Met Office issues weather warnings as 'thundersnow' causes travel chaos

Ice warning as car flips onto roof in Peak District

Met Office issues weather warnings as 'thundersnow' causes travel chaos

Many parts of Britain woke up to a wintry scene on Friday morning - with snow, ice and sleet causing travel chaos in some areas.

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Snow hit Cumbria on Thursday, and treacherous driving conditions have been reported all the way from the Midlands to Scotland.

A car even flipped onto its roof at Snake Pass in the Peak District, and a photo of the scene was shared on Twitter.

According to the Mirror, some areas were even hit by thundersnow, which, according to Wikipedia, is also known as a winter thunderstorm or a thunder snowstorm, an unusual kind of thunderstorm with snow falling as the primary precipitation instead of rain.

Cumbria Gritters shared an image on Twitter on Friday morning showing skid tracks on the road to warn drivers of the dangers.

North News also shared images of the snow conditions in Cumbria.

Motorists have been made aware about the risk of skidding on ice, and the Met Office has issued a severe weather warning for icy conditions.

A yellow 'be aware' warning has been issued for Friday and Saturday across much of Scotland, Northern Ireland, Wales, north west England, North east England, Yorkshire, the West Midlands, and the East Midlands.

The warning reads: "A cold northwesterly airstream will continue to bring heavy showers or rain, sleet, snow and hail through this period. Clear spells in between will allow temperatures to fall close to or below freezing - hence the likelihood of some ice.

"Wintry showers, continuing during Friday and overnight, will lead to the possibility of ice forming.

"This will occur primarily on untreated surfaces but perhaps also where grit is washed off by frequent showers. Additionally, 1-3 cm of snow may accumulate on hills above around 200m and more than 5cm above 400m. Some of the heaviest showers could produce slushy conditions even at low levels. Please be aware of possible tricky travel conditions."

A yellow warning of rain and wind, of up to 65mph, has also been issued for the southern England for Sunday.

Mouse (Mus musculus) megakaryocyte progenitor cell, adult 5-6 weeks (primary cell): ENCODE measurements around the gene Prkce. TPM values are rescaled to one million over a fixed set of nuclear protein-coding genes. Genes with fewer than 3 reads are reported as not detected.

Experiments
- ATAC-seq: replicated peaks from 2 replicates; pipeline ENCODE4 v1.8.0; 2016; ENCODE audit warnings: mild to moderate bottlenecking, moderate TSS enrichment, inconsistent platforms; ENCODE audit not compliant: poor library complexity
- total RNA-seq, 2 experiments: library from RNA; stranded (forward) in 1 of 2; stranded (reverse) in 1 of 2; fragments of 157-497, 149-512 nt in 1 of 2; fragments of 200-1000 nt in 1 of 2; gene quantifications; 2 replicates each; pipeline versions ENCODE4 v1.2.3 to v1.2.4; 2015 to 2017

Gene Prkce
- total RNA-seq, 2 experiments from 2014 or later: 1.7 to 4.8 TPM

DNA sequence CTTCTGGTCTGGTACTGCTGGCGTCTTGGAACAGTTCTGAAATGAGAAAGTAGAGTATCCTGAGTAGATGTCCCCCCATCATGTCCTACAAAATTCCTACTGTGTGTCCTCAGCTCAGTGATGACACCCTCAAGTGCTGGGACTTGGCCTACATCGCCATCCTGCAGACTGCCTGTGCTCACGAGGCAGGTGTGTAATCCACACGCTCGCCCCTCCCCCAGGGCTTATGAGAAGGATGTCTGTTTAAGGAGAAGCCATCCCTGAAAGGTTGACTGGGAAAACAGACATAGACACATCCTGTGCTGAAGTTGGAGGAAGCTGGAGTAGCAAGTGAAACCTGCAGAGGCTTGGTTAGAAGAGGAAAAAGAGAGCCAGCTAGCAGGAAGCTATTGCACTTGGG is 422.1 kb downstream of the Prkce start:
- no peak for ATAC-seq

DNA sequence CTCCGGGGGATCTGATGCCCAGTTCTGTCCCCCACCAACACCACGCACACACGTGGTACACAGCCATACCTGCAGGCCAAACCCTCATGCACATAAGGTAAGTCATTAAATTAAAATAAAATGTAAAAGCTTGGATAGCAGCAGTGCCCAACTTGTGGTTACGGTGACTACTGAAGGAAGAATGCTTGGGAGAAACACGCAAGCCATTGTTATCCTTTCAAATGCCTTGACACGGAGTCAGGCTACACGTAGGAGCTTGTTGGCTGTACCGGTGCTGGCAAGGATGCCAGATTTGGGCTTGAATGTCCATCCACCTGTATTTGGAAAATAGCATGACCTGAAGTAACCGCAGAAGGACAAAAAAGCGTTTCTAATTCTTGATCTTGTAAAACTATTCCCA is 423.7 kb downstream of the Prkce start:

This warning reads: "A vigorous area of low pressure is expected to move northeast across southern Britain on Sunday. This will be accompanied by a period of heavy rain and southwesterly gales. Gusts of 45-55 mph could occur inland, particularly over Sussex and Kent, with gusts of 60-65 mph possible in exposed south coastal locations.

"Please be aware of the risk of difficult driving conditions due to localised surface water flooding and possible debris from trees."

Met Office issues weather warnings as 'thundersnow' causes travel chaos

Unsettled weather swept in to the UK on Thursday.

According to the Telegraph, winds of up to 94mph hit Wales on Thursday, with a 'tornado' leaving properties damaged and felling trees.

The Metro reports that the wind "flattened caravans at an Aberystwyth holiday park" and smashed people's windows.

However, snow in Cumbria, Yorkshire and Glencoe brought some pretty scenes and picture opportunities.

Looking at the weather over the weekend and into early next week, the Met Office said of Saturday: "Another cold start. Some showers in the north, west and far south, but many places dry and sunny, although cold. Wind and rain arrives in the south-west during evening."

And the forecast for Sunday to Tuesday reads: "Strong winds and heavy rain will affect England and Wales at times through this period. Scotland and Northern Ireland generally drier, although still breezy at times with showers."

Weather sayings: True or false?

Weather sayings: True or false?